|Bestselling American Novels|
|1.||The Broad Highway||Jeffrey Farnol|
|2.||The Prodigal Judge||Vaughan Kester|
|3.||The Winning of Barbara Worth||Harold Bell Wright|
|4.||Queed||Henry Sydnor Harrison|
|5.||The Harvester||Gene Stratton Porter|
|6.||The Iron Woman||Margaret Deland|
|7.||The Long Roll||Mary Johnston|
|8.||Molly Make-Believe||Eleanor Abbott|
|9.||The Rosary||Florence L. Barclay|
|10.||The Common Law||Robert W. Chambers|
How many of these writers or novels do you recognize? They are the 10 best-selling authors of exactly 100 years ago. I am a reasonably well-read individual, and I have to admit that I have never heard of any of these books or any of these authors except for Robert W. Chambers, who also wrote the ur-Lovecraftian collection of short stories entitled The King in Yellow. One of the things that became clear in last week’s discussion about the literary decline of the fantasy genre, (or, as I would argue, the literary decline of the SF/F genre), is that very few of those involved in the discussion appeared to fully realize just how unusual it is for literary works to survive 70 years, as the works of Robert E. Howard and J.R.R. Tolkien have, let alone 100. Nor, as should be readily apparent from the names and titles on this bestseller’s list from 1911, should one be inclined to confuse book sales with literary longevity, let alone immortality.
Howard never made the American best-selling lists. Tolkien did, but posthumously, as The Simarillion claimed Publisher’s Weekly #1 spot in 1977, four years after his death. In fact, if one peruses the best-selling lists of the past century, one would erroneously conclude that the most influential fantasy writers of the last 100 years were Mary Stewart, Anne Rice, and possibly, if one squints a little bit, Jean M. Auel. And while there may be a case to be made for Rice, who laid the foundation for the explosion of Sex with Dead People that has all but taken over the genre, very few read Stewart or Auel anymore despite the fact that Auel’s most recent number-one bestseller was published only 21 years ago. (I understand that Auel’s books might technically count as historical fiction, but they are essentially fantastical in terms of both its imaginary setting and its writing style, moreover, their success played a significant role in the development of fat fantasy epics in the Robert Jordan mode.)
So, there are a few factors we should keep in mind in considering the question of what writers of the last 30 years are likely to be read in the year 2111. 1) They may be a best-selling author, but probably won’t be. 2) Adaption into other media is a definite indicator. 3) Originality in either structure, style, scope, or setting helps. 4) Critical respect, if not actual acclaim, is an advantage, although there must be an amount of mass popularity as well. 5) There should be some timeless element, which in most cases will be something that speaks to the essential and unchanging truths of human nature to the extent that such things can be said to exist. 6) The author must have published several notable works, even if only one will remain well-known. 7) A particular appeal to juveniles appears to help considerably.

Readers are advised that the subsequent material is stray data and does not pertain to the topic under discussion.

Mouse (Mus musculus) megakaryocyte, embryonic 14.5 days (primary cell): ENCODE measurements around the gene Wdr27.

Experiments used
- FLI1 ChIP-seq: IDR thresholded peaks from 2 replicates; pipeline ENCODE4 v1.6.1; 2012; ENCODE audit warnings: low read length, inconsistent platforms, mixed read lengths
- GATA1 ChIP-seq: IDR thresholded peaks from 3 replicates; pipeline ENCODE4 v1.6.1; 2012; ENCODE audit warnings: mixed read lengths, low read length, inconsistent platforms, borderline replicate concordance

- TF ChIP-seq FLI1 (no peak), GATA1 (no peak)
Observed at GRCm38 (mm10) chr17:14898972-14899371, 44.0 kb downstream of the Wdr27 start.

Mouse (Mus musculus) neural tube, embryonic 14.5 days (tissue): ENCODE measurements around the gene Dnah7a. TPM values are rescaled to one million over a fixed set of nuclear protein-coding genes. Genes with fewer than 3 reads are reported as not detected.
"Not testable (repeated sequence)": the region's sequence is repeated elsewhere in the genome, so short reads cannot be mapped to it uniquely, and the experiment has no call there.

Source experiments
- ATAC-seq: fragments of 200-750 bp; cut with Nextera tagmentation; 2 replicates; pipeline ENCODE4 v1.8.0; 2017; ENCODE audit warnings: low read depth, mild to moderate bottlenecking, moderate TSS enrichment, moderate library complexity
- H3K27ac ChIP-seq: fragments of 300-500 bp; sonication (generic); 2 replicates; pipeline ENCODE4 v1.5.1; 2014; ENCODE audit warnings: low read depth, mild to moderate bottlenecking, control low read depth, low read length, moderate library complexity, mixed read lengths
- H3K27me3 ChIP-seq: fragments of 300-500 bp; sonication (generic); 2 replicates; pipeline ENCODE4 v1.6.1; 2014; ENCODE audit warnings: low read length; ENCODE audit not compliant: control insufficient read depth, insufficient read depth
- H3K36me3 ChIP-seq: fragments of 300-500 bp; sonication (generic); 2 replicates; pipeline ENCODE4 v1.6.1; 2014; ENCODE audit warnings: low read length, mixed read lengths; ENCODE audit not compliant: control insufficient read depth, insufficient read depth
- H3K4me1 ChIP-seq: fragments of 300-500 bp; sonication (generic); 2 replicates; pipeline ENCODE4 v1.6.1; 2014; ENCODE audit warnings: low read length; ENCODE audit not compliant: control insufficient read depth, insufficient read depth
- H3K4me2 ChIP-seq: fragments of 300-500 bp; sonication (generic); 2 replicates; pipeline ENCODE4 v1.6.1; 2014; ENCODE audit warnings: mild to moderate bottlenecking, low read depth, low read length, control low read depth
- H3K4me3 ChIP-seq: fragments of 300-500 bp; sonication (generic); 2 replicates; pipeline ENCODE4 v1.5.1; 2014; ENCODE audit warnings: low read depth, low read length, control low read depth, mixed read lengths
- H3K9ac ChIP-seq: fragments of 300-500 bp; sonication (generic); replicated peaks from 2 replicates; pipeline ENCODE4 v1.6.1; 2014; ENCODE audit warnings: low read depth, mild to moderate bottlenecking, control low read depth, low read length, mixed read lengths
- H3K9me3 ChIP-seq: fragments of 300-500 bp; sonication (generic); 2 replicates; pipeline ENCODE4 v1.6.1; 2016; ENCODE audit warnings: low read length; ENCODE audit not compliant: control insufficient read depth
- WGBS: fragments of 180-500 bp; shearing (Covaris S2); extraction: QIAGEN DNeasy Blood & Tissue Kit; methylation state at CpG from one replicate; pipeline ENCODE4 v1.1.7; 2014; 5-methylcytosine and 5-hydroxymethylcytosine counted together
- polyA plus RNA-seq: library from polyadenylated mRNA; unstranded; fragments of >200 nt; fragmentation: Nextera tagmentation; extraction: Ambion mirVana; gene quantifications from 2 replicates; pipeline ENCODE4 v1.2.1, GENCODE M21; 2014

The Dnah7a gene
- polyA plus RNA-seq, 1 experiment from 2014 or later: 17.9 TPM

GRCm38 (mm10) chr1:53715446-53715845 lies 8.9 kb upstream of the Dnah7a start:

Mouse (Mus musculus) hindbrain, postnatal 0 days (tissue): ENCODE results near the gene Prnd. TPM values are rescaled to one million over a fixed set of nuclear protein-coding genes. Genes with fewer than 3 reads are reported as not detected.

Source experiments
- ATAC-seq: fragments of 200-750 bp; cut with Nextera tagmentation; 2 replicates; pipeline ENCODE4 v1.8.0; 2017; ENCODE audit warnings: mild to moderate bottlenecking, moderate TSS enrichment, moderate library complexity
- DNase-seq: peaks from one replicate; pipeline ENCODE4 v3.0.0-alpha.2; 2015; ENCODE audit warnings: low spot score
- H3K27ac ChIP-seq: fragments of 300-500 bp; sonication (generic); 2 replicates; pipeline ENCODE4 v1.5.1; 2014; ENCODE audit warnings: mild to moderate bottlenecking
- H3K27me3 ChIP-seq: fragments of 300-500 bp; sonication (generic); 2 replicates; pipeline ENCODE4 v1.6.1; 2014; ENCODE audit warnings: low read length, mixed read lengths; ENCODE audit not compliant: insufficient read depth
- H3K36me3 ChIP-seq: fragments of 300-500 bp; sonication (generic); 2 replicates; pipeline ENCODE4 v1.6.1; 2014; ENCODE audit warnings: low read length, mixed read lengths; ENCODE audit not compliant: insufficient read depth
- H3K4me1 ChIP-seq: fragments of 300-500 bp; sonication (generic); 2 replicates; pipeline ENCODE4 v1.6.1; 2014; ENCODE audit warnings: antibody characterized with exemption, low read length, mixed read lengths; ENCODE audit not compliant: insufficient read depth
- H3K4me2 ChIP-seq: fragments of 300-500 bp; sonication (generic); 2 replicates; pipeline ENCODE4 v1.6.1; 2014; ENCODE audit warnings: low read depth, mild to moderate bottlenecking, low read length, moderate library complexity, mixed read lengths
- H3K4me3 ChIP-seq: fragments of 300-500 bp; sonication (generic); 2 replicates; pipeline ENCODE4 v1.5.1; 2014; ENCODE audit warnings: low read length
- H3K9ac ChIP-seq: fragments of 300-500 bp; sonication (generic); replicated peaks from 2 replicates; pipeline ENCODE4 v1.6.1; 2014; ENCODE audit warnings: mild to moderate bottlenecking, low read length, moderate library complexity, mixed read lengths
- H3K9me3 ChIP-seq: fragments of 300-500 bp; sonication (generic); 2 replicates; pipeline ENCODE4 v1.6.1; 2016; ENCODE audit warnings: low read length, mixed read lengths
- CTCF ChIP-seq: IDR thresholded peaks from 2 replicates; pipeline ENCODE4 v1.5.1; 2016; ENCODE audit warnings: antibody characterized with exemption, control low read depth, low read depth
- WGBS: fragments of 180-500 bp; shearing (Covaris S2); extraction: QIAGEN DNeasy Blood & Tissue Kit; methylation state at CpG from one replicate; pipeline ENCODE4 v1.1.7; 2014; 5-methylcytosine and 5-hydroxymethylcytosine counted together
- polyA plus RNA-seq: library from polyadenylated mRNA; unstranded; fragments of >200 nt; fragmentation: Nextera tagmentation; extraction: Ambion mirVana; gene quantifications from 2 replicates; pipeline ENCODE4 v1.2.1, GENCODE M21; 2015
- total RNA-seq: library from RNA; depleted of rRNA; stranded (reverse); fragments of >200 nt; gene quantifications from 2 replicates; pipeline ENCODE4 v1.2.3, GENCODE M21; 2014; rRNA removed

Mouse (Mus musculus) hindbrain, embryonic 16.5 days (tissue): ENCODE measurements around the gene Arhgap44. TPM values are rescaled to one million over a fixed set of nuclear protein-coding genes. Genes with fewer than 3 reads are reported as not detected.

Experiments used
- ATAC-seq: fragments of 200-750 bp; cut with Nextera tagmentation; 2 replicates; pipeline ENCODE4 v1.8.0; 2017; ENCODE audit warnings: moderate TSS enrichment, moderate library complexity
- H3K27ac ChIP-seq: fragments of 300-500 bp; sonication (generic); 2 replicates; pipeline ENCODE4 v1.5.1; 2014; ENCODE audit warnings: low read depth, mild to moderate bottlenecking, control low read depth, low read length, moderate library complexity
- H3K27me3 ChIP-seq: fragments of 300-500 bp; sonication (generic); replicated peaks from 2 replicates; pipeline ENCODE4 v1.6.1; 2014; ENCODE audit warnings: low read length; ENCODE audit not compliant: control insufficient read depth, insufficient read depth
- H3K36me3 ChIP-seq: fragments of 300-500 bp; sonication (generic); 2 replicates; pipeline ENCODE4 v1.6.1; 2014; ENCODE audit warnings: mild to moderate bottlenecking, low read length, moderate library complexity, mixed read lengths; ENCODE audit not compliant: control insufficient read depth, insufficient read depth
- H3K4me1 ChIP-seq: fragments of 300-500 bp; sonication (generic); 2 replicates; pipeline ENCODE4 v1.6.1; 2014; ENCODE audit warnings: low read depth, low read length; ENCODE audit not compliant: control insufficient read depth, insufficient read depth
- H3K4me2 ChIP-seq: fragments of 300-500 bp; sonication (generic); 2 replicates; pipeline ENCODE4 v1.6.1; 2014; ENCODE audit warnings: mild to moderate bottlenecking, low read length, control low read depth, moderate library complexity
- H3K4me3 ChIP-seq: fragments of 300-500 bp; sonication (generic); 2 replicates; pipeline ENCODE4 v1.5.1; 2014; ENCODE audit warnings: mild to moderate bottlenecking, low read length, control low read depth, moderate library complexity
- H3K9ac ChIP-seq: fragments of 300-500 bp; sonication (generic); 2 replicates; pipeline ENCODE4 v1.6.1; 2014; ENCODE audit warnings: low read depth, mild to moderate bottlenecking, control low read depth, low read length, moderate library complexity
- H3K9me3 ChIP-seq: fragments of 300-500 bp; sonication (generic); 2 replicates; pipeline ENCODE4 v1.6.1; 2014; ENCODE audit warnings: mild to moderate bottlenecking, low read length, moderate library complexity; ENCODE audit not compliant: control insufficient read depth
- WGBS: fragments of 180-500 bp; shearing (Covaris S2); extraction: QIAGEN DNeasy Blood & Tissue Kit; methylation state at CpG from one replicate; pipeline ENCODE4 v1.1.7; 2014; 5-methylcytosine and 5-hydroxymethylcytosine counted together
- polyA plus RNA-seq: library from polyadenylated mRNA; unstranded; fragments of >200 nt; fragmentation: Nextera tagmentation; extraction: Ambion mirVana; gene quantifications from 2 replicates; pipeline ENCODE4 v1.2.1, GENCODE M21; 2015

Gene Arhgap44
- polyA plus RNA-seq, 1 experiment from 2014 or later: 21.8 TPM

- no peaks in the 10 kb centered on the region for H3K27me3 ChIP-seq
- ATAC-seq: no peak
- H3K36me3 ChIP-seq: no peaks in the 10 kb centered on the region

Before taking these factors into account, I would have initially listed the following authors from the SF/F genre as those whose literary works I thought were most likely to survive the test of time. As with all such lists, it likely says more about the tastes of the list-maker than the quality of the literature, but one has to start somewhere.
- Ray Bradbury
- Isaac Asimov
- Douglas Adams
- Arthur C. Clarke
- Robert Heinlein
- Piers Anthony
- Stephen Donaldson
- Neil Gaiman
- Tanith Lee
- Neal Stephenson
- George R.R. Martin
- David Eddings
- Susan Cooper
- Lloyd Alexander
- William Gibson
However, once one begins to examine the various factors observed from past works that have survived and remained relevant, it rapidly becomes apparent that many of these writers do not come close to meeting one or more of the seven factors listed. Ray Bradbury alone meets every point. Asimov was not particularly original and his style was pedestrian at best. However, his prolific nature helps considerably and the combined impact of Nightfall and Foundation should suffice to see that he is remembered. Adams speaks brilliantly to the timeless truths of human irrationality, but humor does not always travel well over time and if he is remembered it will likely be as more for the philosophy encapsulated in his writing than for the writing per se. Clarke’s standing has already faded considerably since his death and if the posthumous reports of his admitted paedophilia are eventually substantiated, as such things often are over time, the reputation of great works like The Nine Billion Names of God will likely suffer as a result. Heinlein should survive as well, indeed, one could say that he already has because it certainly isn’t his later works that stand today. As for the others, I am reluctantly forced to conclude that it is my personal affection for their work that has caused me to list them as possible candidates for literary longevity. Revised as per the factors I derived from my review of past bestsellers, I have reduced the list from 15 to three and added three more authors who were not on the original list.
- Ray Bradbury
- Anne Rice
- Robert Heinlein
- Isaac Asimov
- Charles de Lint
- Terry Pratchett
As for non-genre writers, my view is that Umberto Eco tops the list as he meets all the factors except the juvenile element. So, who will be the Howard of 2111? Or the Tolkien? Or, more intriguingly, the Lovecraft? Only time will tell.